By Pauline Kerr
Mid-September saw a jump in the number of COVID-19 cases, just as school resumed. Panic.
However, those of us with the mental faculties to sit back and think about the situation, using information from such sources as the local health unit’s website (instead of hiding in the basement with a year’s supply of aquarium cleaner and a list of conspiracy theory websites) figured out what was happening.
We were seeing the result of activities during the last long weekend of summer – the final chance to sit around the campfire incinerating marshmallows with the folks from the cottage, an opportunity to gather at a favourite bar for a few cool ones with friends before heading off to university, an opportunity to get together with neighbours who have been away for the past couple of months – a desperate attempt to pack the dregs of summer into a few somewhat rainy days.
Because of COVID-19, many of us felt we really did not have a summer. The shift into stage three of the recovery came late, with little time to enjoy the return to something that felt sort of normal. We were just starting to enjoy the season when we were rushing around doing back-to-school shopping.
And now everyone is scared about what will happen with the children back at school. There have been too few answers from the authorities for our peace of mind.
While some of us grimly stock up on toilet paper in preparation for the second wave about to come crashing down on our newly rediscovered freedom, others have adopted a “wait and see” attitude, half expecting another lockdown and wondering what to do with the kids. And there are some – they know who they are – who are getting together with friends and enjoying being able to pop into bars and parties, throwing caution to the winds. COVID-19? What COVID-19?
The virus has not gone away. Ontario has scaled back indoor gatherings to 10 (outdoor 25) and there is talk about cancelling Halloween. Logic would indicate trick-or-treating presents a fairly low risk to both the tricksters and the treaters – kids outside, wearing masks, and collecting packaged goodies handed out by a masked person wearing medical gloves or with a set of tongs so there is no physical contact. Adult Halloween parties are another matter when it comes to safety. But surely adults can forgo a bit of their fun.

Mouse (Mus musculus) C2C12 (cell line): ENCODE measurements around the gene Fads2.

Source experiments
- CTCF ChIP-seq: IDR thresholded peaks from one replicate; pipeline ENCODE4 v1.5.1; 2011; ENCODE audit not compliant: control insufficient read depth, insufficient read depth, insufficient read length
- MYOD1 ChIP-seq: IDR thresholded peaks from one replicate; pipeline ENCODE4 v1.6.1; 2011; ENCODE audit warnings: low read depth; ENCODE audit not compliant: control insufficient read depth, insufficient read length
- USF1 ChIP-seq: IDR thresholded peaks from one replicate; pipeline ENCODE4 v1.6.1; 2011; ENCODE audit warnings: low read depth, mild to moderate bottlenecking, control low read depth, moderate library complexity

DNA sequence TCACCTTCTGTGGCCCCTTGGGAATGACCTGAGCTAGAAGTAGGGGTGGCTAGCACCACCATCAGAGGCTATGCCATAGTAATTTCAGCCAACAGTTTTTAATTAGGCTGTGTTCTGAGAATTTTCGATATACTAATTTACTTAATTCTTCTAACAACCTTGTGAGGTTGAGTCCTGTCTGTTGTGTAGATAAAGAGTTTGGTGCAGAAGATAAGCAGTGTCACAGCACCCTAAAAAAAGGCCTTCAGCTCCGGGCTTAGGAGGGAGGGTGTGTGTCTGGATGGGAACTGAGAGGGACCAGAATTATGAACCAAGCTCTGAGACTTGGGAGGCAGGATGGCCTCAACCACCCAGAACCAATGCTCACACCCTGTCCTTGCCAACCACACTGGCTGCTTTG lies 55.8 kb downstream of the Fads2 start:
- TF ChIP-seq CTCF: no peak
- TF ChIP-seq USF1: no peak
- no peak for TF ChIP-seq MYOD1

We need to realize that a lot of what happens with the feared second wave depends on us. Information on outbreaks in the GTA, Ottawa and other places in recent days indicates a certain pattern. A number of cases of COVID-19 were contracted at a Toronto strip club, for the second time in a month. In London, several Western students have COVID-19. While they had not started classes, it seems they had been visiting bars and restaurants, a couple of them sharing a drink and an E-cigarette. Other outbreaks have been traced to parties – not necessarily the “police cars in the driveway” kind, but more modest, neighbourhood gatherings.
The same things that brought the initial wave of COVID-19 under control still work – maintaining distance between ourselves and others, frequent and consistent hand-washing, wearing masks correctly and avoiding crowds.
The same things that were high-risk from the start of the pandemic still are – public gatherings large and small, close contact with other people through hugs and handshakes, and activities like sharing food and E-cigarettes. Alcohol is an added risk factor that reduces one’s inclination to be careful.
The bottom line is, if we forgo activities we know present a danger, including shoulder-to-shoulder house parties with no masks and too much beer, we are a lot less likely to bring home an illness that could have a devastating impact on our families. Our kids will stand a reasonable chance of staying in school for the rest of the term, barring snow days, and they will be able to enjoy trick-or-treating at Halloween. Our community will remain open for business without having to endure another lockdown.
We can do this!